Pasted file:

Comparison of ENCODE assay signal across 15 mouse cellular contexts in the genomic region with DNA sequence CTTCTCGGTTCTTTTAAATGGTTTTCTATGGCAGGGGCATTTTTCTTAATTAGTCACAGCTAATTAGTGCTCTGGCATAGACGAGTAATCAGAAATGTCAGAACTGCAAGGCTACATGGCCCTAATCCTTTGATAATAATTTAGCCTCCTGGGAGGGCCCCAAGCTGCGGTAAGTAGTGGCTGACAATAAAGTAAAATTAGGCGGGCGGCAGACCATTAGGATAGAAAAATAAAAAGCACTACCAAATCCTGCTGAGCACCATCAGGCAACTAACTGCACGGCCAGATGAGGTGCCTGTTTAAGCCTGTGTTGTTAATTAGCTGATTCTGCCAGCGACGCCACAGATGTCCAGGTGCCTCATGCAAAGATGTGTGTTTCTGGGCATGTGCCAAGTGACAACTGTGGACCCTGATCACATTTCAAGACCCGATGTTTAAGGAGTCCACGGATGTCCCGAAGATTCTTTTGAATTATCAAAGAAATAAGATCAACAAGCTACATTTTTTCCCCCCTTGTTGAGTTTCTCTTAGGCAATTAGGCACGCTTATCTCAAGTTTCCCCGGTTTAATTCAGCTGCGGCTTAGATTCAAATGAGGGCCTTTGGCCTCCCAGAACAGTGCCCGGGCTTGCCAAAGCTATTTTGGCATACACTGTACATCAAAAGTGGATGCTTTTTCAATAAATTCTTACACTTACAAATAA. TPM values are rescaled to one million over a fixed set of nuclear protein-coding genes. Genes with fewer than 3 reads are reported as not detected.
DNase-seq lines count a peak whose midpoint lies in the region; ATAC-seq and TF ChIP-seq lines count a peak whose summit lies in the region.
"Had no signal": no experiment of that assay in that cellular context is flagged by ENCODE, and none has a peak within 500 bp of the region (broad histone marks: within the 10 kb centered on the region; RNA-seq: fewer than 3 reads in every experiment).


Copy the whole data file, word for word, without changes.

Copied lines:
Comparison of ENCODE assay signal across 15 mouse cellular contexts in the genomic region with DNA sequence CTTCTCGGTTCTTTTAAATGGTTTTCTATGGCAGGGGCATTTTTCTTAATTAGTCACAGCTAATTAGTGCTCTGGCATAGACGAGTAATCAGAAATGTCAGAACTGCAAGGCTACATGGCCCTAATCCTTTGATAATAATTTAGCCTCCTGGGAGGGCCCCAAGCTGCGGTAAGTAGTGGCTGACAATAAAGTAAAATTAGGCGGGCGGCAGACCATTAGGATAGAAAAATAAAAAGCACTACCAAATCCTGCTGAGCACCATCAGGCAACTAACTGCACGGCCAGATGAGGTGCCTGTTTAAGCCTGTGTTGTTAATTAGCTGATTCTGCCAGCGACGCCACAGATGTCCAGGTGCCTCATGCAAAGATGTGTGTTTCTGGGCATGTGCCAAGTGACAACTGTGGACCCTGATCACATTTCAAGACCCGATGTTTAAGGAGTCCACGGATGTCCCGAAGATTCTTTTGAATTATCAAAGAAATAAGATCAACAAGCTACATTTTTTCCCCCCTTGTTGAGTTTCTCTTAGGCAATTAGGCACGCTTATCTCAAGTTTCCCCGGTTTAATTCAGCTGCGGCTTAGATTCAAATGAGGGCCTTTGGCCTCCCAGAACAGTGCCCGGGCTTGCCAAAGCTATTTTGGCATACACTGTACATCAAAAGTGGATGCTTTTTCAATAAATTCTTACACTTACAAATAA. TPM values are rescaled to one million over a fixed set of nuclear protein-coding genes. Genes with fewer than 3 reads are reported as not detected.
DNase-seq lines count a peak whose midpoint lies in the region; ATAC-seq and TF ChIP-seq lines count a peak whose summit lies in the region.
"Had no signal": no experiment of that assay in that cellular context is flagged by ENCODE, and none has a peak within 500 bp of the region (broad histone marks: within the 10 kb centered on the region; RNA-seq: fewer than 3 reads in every experiment).